A monthly message,"Make a Note of It", written by Stewart Holmes, is published in The Spire.

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Stewart Holmes, Director

Photo Credit: Stewart Holmes


The main organ is located behind the 1890's facade. Although these facade pipes actually played when the first organ was installed here, they were pitched at different levels, not unusual in those days.

The OPRC organ is controlled by a state of the art console. It's actually a computer attached to keyboards. When depressed, each key send a signal to the computer which in turn sends a signal to open the small "door" attached to the windchest under each pipe. When that "door" opens it allows the air within the windchest to escape up through the pipe.

The knobs on each side of the keyboards control which row of pipes, called ranks, are to be played. Each rank of pipes (usually 61 pipes) has a specific sound and pitch. The type of sound is indicated by the name, and the pitch is indicated by the number on each drawknob. The number 8 indicates that the rank of pipes will sound at the standard pitch, like a piano. The number 4 indicates the pitch will actually be an octave higher.

When a button, called a piston and located below each keyboard, is pressed a combination of drawknobs can be either pulled out or pushed in. This is called "combination action". These pistons are programmed by the organist, enabling him or her to quickly change registrations.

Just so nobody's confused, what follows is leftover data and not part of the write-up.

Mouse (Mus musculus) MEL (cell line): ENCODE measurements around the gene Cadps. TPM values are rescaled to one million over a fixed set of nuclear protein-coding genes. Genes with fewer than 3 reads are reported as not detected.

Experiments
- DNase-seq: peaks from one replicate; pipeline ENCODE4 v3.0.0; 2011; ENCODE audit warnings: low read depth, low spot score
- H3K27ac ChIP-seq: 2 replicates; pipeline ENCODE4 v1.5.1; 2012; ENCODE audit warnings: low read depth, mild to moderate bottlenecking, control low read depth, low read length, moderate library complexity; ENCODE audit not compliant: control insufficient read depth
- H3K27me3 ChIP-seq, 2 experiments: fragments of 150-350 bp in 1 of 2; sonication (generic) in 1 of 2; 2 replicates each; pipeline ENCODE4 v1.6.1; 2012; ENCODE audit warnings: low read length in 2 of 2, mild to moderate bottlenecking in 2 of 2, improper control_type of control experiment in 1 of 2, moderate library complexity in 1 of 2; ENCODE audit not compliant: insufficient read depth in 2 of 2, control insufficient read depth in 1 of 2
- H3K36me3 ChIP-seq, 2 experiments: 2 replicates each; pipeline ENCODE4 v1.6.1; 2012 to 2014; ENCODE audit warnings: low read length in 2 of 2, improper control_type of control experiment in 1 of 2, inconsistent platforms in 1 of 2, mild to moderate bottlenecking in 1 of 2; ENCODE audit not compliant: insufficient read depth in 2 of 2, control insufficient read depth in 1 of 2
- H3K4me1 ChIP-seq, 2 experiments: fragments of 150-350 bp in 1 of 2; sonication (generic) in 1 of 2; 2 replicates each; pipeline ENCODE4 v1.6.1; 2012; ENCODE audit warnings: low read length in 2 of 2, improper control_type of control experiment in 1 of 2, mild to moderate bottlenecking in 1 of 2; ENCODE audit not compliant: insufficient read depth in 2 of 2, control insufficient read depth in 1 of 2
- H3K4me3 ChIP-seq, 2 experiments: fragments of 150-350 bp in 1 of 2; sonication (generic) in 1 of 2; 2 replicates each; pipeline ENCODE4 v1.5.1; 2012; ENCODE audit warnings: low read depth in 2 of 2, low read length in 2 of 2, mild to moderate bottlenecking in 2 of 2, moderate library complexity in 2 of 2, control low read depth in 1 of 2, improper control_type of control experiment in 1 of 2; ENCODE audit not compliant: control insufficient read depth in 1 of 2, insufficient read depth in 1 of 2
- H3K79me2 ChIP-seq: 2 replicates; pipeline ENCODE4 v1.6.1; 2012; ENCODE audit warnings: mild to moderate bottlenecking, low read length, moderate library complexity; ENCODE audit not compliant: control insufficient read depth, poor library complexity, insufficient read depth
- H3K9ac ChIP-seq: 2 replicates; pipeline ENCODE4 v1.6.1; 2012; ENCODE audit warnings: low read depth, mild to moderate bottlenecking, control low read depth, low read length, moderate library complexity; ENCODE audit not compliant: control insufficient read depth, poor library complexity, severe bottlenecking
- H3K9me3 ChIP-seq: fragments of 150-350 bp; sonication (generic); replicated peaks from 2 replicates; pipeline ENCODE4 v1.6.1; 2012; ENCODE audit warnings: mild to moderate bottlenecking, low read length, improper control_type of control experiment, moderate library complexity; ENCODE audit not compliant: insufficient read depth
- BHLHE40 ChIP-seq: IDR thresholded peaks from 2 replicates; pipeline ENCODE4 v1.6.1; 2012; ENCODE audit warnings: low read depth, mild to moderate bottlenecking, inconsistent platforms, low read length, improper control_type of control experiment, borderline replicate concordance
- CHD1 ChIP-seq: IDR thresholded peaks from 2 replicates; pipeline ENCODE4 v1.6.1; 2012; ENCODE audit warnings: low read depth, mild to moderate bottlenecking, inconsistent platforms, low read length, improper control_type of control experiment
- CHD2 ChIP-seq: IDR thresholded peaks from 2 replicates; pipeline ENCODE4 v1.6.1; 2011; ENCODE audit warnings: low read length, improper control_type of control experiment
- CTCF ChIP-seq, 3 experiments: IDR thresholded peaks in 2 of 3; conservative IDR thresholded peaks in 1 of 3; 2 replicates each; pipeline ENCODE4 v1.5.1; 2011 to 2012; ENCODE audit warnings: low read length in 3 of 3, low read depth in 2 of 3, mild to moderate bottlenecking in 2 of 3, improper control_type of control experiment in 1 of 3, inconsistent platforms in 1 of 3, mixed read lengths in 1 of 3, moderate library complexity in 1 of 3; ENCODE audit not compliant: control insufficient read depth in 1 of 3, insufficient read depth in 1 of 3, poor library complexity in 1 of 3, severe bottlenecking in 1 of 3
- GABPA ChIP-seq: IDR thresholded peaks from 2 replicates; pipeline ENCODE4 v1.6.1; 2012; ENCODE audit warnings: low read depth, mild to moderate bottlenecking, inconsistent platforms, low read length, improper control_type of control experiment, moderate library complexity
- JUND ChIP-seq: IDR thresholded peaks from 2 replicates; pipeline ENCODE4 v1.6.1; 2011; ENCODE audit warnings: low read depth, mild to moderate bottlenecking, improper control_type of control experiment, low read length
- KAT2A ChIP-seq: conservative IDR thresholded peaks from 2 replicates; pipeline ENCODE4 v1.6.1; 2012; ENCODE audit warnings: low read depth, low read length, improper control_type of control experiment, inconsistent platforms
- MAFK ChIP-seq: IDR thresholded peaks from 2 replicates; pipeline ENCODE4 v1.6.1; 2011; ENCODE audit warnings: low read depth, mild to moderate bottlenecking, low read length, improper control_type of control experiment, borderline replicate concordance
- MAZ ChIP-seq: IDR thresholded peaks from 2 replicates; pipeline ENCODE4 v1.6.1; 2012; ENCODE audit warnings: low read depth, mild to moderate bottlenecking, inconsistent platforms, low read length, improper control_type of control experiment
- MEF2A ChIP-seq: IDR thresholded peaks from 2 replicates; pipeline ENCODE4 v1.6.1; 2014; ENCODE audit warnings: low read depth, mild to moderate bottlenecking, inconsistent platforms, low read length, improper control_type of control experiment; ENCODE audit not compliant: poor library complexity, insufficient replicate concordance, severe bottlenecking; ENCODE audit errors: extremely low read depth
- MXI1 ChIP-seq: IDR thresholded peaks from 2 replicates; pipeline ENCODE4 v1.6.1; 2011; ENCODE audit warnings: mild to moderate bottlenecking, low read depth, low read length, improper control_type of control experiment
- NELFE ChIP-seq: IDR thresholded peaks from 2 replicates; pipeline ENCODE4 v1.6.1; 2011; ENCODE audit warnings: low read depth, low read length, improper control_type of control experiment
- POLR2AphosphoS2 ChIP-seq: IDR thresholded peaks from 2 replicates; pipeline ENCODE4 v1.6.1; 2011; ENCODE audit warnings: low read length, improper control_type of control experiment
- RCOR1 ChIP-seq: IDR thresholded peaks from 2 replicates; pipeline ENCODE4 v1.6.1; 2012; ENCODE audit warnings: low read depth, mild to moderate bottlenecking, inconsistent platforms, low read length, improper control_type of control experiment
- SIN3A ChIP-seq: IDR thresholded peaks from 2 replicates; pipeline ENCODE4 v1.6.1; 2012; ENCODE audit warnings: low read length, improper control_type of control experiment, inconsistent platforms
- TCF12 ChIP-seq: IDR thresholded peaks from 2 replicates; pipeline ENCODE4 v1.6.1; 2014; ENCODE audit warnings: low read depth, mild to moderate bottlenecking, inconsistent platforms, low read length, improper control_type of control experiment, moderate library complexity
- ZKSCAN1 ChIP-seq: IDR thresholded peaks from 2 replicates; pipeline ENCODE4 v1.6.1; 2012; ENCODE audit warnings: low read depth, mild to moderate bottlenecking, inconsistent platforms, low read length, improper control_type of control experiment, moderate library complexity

The organist has 256 different levels of memory available to program the combination action. The console also has an instant transposer.

This organ was constructed over a period of two years. Here the builder, Lawrence Nevin, is installing pipes in the swell division. Notice the empty holes in the foreground? These are the holes in the windchest, mentioned in the console photo caption. A pipe will soon fill each one of the holes when it is "voiced" to blend with its neighboring pipes.


The organ is divided into divisions, each division controlled by one of the keyboards. The Great Division pipes are located behind the right side of the front facade. This is a photo of some of the pipes in that division. It is the most important division of the organ.


This division, located behind the left side of the facade, is enclosed in a chamber with louvered shutters which enable the folume of the organ to be controlled by the organist. Swell divisions are known for their reed pipes, shown here.


Because of the complicated acoustical properties of this historic sanctuary the gallery division was added to help lead congregational singing. It is really a small organ in and of itself, and is controlled by the bottom keyboard on the console. Here our organist shows one of the pipes on during an "organ tour".

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